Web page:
An Independent Electoral Officer opens a ballot box as counting begins at the Addington Primary School after voting ended for the sixth South African national general elections in Durban, on May 8, 2019.

An Independent Electoral Officer opens a ballot box as counting begins at the Addington Primary School after voting ended for the sixth South African national general elections in Durban, on May 8, 2019.

South Africans went to the polls last Wednesday for a defining election. But the outcome was the same as it has been — voters selected the African National Congress Party (the party of Nelson Mandela) to lead for another five years.

But the margin of the ANC’s win was smaller than in previous years.

Early estimates said the ANC garnered 57 percent of the vote. It has never before fallen under 60 percent, according to The Guardian.

They summarized voters’ complaints:

Many South Africans have been angered by collapsing public services, soaring unemployment, power cuts and high levels of violent crime. There is also rising anger at the ANC’s failure to hold its officials to account after graft investigations.

President Cyril Ramaphosa took over the ANC after former president Jacob Zuma was forced out due to corruption allegations. His “personal popularity has consistently polled higher than his party’s,” The New York Times reported.

The New Yorker’s Ariel Levey spent time with retiree Gawie Snyders, who is part of a lawsuit regarding land ownership. Snyders weighed in on the ANC from his home in McGregor, a town near the Riviersonderend Mountains.

…Snyders has a picture of Nelson Mandela hanging next to snapshots of his grandchildren, but he is not a fan of the contemporary version of Mandela’s party, the African National Congress, which has been in power since South Africa’s first democratic elections, in 1994. He was disgusted with former President Jacob Zuma, who, after nine singularly unprincipled years in office, stands accused of sixteen counts of corruption, fraud, and racketeering. Snyders was frustrated by “load shedding,” the daily periods without electricity imposed by South Africa’s state-owned power utility, whose leaders had been compelled that week to appear before a parliamentary commission investigating corruption. “Politicians, they’re just there to steal!” Snyders said. “We believe in: Grow something! Work with your hands! Not sitting on your ass and talking a lot of crap in Parliament.” He was encouraged, though, by a new position taken up under President Cyril Ramaphosa, who came to office in 2018: a proposed amendment to the constitution that would allow for land to be expropriated without compensating its owners, which Snyders hopes will help with their case.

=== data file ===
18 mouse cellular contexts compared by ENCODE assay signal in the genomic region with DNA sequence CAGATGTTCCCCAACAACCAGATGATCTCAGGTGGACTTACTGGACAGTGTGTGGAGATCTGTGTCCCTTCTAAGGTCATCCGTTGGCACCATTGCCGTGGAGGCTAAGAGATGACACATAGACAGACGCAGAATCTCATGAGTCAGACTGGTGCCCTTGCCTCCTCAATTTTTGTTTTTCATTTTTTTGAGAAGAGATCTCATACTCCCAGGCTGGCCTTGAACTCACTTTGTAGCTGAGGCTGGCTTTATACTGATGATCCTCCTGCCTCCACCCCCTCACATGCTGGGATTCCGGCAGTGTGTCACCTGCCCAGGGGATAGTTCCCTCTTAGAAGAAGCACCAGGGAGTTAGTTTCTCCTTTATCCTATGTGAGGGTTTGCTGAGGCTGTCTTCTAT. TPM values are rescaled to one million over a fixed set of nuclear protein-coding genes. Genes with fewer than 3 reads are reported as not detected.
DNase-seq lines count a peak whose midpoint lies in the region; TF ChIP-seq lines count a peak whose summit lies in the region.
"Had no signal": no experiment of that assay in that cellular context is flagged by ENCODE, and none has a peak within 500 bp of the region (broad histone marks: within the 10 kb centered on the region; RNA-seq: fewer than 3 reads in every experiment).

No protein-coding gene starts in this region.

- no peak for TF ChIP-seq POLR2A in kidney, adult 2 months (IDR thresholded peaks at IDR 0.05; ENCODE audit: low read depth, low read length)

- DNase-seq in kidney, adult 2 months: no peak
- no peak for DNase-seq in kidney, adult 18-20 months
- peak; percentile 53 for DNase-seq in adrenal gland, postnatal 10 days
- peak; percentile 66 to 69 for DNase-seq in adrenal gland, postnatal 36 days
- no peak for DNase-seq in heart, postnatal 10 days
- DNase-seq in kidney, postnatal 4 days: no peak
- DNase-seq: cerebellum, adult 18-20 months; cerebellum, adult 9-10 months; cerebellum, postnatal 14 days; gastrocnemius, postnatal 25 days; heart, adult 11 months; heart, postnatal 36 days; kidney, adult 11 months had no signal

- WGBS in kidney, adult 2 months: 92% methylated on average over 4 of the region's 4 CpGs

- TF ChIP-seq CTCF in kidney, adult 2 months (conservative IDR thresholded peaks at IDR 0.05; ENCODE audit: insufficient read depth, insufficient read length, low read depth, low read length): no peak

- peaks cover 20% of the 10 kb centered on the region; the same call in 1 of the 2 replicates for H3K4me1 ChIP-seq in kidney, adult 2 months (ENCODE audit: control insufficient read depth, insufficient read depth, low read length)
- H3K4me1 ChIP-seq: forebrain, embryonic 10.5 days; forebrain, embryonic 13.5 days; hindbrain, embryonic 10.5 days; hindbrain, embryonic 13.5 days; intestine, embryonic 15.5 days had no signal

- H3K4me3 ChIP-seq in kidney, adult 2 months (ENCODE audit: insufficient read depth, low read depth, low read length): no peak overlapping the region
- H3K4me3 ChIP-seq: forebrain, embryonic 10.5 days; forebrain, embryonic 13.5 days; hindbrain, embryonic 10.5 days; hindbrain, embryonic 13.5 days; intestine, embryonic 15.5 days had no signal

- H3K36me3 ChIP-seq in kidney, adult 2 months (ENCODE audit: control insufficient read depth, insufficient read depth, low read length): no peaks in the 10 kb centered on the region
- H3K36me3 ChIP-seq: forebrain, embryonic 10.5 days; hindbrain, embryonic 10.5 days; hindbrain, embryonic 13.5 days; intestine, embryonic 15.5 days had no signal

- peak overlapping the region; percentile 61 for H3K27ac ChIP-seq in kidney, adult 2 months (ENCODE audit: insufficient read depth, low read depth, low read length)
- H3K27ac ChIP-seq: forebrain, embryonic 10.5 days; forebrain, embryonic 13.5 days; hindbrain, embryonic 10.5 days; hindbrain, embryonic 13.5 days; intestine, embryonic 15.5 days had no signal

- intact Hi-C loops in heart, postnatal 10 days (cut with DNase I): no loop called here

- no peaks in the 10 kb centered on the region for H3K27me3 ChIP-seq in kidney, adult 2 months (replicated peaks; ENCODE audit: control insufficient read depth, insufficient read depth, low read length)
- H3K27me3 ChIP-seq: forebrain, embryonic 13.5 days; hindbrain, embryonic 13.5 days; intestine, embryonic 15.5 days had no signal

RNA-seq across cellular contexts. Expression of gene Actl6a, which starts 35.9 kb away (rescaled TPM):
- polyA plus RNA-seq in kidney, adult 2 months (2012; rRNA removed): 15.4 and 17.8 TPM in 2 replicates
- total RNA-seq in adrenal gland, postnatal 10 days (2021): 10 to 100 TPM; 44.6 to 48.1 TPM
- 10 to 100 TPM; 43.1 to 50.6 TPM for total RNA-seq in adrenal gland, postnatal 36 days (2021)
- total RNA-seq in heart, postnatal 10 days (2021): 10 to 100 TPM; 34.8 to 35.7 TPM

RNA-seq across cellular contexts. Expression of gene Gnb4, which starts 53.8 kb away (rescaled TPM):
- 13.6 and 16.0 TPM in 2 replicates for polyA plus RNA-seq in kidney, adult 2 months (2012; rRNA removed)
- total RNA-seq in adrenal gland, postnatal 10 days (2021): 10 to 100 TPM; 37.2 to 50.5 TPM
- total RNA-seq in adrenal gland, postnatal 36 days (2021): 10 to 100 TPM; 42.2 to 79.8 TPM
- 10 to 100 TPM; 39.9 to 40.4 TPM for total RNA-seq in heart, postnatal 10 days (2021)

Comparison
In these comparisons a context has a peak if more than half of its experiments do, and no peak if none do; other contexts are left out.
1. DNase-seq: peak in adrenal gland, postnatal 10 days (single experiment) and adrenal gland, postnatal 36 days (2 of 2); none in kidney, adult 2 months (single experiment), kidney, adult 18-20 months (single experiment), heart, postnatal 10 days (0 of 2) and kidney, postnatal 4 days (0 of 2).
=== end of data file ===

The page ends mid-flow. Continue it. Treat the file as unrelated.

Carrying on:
About 26 million South Africans were eligible to vote.

We analyze the results of the election and what’s ahead for the country.

Produced by Jonquilyn Hill.

Guests

  • Ofeibea Quist-Arcton International correspondent for NPR, based in Senegal
  • Ron Nixon International investigations editor, Associated Press; author of "Selling Apartheid: South Africa's Global Propaganda War"; @nixonron
  • Justice Malala Columnist, Financial Mail and The Times of South Africa

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